The following alludes to a scene from the moving film “Wish I Was Here” written and directed by Zach Braff. When you read the name Ian Buckwalter, please read it as Cloris Leachman snarled, “Frau Blucher” in “Young Frankenstein” with a subsequent horse neigh:Cloris Leachman
Dear Mr. Braff,
If ever I was in a grocery store and saw IAN BUCKWALTER, I would have no problem approaching him, even though he works for one of my favorite news venues (NPR). Seeing IAN BUCKWALTER’s shopping basket laden with limburger cheese, I would be sure to tell him that saltines were in order, since they haven’t any taste, just like his review of your poignant film. If IAN BUCKWALTER consequently punched me, which doesn’t seem a very NPR-ish action to take, I would wear my shiner with pride.
IAN BUCKWALTER’s take that your philosophical scope is no larger than a fortune cookie slip leads me to believe that Chinese restaurants now offer impactful family advice. A fact which gives me trepidation since my Masters in Counseling could be obsolete.
May you write many more cinematic fortunes,
Seriously folks (and IAN BUCKWALTER:), “Wish I Was Here” was gorgeous, both in its sentiment and cinematography. I gambled the risky proposition of suggesting it as an outing with my mother and sted-dad, both in their 70’s, and they, too, were moved.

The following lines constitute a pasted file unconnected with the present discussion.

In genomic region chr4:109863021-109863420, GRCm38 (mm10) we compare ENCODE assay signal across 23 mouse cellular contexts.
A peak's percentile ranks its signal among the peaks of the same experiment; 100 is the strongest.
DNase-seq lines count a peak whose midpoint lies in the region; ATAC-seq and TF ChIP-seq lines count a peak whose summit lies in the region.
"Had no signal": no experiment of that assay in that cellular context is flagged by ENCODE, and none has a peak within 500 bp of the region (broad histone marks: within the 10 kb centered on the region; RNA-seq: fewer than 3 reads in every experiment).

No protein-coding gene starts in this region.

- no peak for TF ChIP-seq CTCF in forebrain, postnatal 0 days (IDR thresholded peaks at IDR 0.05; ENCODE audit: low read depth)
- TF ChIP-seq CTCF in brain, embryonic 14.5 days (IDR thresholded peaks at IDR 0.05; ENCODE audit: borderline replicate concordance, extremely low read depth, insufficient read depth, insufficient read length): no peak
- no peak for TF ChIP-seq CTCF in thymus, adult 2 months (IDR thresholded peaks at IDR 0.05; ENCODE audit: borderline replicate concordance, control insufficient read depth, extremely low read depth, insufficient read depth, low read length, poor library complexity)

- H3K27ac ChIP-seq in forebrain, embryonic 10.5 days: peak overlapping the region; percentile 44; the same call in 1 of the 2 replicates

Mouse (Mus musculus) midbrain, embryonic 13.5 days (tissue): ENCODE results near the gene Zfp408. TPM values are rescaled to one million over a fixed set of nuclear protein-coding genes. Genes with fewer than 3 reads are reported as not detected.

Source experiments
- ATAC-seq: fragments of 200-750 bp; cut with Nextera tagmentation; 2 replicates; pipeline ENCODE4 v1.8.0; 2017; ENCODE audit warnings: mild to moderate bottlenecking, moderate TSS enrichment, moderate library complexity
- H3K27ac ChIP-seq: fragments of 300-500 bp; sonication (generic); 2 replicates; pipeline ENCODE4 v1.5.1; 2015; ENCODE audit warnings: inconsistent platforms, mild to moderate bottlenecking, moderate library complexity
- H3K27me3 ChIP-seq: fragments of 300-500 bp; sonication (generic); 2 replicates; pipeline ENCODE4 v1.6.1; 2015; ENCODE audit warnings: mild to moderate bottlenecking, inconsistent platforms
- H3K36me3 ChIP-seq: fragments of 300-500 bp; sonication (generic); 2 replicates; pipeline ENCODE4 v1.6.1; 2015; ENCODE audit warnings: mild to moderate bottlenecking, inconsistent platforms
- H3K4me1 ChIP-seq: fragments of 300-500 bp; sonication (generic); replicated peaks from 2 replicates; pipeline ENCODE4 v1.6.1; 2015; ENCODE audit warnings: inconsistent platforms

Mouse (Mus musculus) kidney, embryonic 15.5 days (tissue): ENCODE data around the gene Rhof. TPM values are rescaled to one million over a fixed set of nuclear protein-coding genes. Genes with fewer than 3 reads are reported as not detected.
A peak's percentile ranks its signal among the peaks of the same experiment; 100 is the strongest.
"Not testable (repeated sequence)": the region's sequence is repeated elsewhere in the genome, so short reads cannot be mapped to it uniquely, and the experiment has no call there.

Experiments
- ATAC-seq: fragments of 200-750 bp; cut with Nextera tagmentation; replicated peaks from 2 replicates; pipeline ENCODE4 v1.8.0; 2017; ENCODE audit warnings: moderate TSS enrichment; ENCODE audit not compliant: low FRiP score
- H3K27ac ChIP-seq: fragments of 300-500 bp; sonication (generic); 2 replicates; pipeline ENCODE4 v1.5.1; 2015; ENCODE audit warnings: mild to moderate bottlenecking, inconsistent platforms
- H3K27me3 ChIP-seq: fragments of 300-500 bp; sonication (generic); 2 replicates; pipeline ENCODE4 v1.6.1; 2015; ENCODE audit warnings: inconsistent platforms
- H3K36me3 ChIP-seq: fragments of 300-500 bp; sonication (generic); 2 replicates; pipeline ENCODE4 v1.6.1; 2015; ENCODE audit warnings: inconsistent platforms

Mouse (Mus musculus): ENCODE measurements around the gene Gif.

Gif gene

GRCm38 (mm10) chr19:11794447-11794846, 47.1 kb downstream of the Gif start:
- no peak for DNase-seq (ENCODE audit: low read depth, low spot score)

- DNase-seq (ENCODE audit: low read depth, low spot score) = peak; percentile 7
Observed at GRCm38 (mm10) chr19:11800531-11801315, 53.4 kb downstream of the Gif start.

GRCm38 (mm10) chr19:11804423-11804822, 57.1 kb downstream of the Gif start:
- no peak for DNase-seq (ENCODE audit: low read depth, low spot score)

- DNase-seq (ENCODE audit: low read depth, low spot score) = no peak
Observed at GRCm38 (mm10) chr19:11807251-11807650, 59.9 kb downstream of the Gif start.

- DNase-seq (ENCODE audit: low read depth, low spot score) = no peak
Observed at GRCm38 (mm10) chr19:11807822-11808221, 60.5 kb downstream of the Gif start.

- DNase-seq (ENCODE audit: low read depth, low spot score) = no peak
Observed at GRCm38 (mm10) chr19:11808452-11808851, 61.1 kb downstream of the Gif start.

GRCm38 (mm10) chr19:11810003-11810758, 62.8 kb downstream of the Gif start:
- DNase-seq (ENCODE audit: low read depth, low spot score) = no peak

In my last post about Philip Seymour Hoffman I mentioned honoring people’s memories. “Wish I Was Here” touches on this issue as well, the importance of oral history in your family’s discourse. Make it a point to ask a question to your parents about their upbringing today (if you’re lucky enough to still have them) OR tell your kids about sage advice or a cool hobby your parent taught you. I’m calling my 91 year old grandma as soon as I post to ask her about her memories of childbirth since today is my dad’s 72nd birthday.
As James Taylor sings, “Honor the people you love with love, show them the way you feel!” And go see “Wish I Was Here”!